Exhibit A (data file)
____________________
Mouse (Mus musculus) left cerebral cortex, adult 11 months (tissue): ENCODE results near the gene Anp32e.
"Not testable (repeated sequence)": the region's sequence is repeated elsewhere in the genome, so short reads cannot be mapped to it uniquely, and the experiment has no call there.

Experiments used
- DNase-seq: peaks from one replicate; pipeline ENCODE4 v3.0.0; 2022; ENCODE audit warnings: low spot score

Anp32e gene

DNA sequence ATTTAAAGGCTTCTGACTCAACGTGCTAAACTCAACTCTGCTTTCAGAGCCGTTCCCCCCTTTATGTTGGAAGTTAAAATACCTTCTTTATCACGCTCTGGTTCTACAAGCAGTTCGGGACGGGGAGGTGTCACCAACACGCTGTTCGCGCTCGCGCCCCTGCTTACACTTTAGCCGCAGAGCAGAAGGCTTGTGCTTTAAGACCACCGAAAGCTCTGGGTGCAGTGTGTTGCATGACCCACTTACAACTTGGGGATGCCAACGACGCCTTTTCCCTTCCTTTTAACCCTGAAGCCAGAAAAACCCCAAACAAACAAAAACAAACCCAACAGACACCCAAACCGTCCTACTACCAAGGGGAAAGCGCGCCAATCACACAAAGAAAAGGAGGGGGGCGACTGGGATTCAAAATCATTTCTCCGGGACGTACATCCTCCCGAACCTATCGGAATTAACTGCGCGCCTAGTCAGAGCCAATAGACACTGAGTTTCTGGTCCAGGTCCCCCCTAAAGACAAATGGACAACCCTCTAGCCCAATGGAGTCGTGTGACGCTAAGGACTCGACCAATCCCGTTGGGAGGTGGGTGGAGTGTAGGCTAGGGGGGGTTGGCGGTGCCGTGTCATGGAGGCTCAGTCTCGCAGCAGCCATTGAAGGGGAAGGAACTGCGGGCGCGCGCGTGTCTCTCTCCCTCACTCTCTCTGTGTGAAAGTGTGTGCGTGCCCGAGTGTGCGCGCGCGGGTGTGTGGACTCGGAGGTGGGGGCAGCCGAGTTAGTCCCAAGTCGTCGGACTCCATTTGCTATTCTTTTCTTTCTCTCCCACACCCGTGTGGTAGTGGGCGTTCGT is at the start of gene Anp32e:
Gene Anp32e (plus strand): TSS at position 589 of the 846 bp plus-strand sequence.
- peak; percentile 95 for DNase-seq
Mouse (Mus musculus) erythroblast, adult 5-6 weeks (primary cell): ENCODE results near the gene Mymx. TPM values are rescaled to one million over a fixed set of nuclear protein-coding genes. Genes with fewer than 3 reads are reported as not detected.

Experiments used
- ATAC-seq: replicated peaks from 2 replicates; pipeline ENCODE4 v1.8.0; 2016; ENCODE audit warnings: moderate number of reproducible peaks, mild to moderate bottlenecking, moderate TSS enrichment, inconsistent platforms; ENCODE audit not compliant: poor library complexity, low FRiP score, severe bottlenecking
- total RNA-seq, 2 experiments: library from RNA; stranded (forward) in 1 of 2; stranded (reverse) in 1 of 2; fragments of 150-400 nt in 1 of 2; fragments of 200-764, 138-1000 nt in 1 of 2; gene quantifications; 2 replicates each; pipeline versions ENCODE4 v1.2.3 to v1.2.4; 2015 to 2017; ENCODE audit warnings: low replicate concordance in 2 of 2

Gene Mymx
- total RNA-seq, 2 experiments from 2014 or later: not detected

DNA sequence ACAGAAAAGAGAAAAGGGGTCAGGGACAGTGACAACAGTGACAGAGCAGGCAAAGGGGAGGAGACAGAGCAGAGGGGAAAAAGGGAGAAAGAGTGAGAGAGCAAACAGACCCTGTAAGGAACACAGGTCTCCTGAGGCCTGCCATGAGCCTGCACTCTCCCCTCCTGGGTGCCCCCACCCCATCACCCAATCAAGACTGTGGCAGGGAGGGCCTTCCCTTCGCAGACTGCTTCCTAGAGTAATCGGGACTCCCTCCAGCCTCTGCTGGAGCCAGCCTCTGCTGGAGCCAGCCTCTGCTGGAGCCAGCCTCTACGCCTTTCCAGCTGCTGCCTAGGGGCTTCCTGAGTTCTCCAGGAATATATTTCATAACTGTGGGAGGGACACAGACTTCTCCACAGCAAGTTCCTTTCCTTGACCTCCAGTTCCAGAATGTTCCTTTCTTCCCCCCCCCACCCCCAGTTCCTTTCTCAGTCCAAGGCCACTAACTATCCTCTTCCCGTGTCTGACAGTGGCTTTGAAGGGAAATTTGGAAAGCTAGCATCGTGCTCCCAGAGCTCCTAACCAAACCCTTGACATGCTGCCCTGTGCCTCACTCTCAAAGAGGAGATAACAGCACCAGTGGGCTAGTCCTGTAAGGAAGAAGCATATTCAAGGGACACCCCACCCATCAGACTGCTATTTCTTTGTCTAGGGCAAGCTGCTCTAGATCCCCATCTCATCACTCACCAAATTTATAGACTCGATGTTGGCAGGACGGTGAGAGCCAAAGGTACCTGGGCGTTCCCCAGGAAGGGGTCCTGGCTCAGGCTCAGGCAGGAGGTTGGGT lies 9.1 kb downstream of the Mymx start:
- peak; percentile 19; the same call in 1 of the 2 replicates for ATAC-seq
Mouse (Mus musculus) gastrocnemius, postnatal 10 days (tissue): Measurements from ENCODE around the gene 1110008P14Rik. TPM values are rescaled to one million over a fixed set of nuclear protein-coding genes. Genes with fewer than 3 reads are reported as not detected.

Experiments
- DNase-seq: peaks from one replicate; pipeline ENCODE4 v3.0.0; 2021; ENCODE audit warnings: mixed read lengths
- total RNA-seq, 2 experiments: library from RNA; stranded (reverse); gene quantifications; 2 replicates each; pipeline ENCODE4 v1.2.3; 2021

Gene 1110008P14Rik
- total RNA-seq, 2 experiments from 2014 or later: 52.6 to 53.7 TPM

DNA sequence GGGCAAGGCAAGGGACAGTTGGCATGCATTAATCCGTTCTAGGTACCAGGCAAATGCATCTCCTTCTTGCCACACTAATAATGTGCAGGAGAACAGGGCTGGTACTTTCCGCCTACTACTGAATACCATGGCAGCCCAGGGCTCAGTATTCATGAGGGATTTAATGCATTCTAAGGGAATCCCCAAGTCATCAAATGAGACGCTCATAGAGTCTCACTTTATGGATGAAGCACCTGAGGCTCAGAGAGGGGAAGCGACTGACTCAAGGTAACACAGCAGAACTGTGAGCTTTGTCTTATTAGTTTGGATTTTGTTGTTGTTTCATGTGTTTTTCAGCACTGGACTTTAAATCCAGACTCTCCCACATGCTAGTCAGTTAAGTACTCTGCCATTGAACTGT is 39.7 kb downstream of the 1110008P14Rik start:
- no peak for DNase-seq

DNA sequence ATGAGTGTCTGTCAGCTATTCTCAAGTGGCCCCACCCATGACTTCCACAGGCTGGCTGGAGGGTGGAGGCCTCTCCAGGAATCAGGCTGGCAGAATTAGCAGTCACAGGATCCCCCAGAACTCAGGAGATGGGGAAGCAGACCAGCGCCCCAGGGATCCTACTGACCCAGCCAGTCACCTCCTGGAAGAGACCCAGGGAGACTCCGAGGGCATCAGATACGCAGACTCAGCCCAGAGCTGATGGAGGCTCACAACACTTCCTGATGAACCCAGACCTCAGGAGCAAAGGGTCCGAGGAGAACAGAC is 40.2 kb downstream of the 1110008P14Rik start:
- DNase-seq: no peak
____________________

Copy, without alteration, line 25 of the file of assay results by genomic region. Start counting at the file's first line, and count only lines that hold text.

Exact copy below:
DNA sequence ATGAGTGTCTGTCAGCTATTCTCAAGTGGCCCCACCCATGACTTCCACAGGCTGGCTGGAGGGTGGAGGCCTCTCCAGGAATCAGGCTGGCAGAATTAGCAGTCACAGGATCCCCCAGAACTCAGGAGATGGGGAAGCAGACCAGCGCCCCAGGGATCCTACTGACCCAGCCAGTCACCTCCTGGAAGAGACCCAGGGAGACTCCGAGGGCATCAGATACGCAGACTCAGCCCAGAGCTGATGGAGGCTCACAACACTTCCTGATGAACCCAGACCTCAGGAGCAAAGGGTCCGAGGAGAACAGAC is 40.2 kb downstream of the 1110008P14Rik start: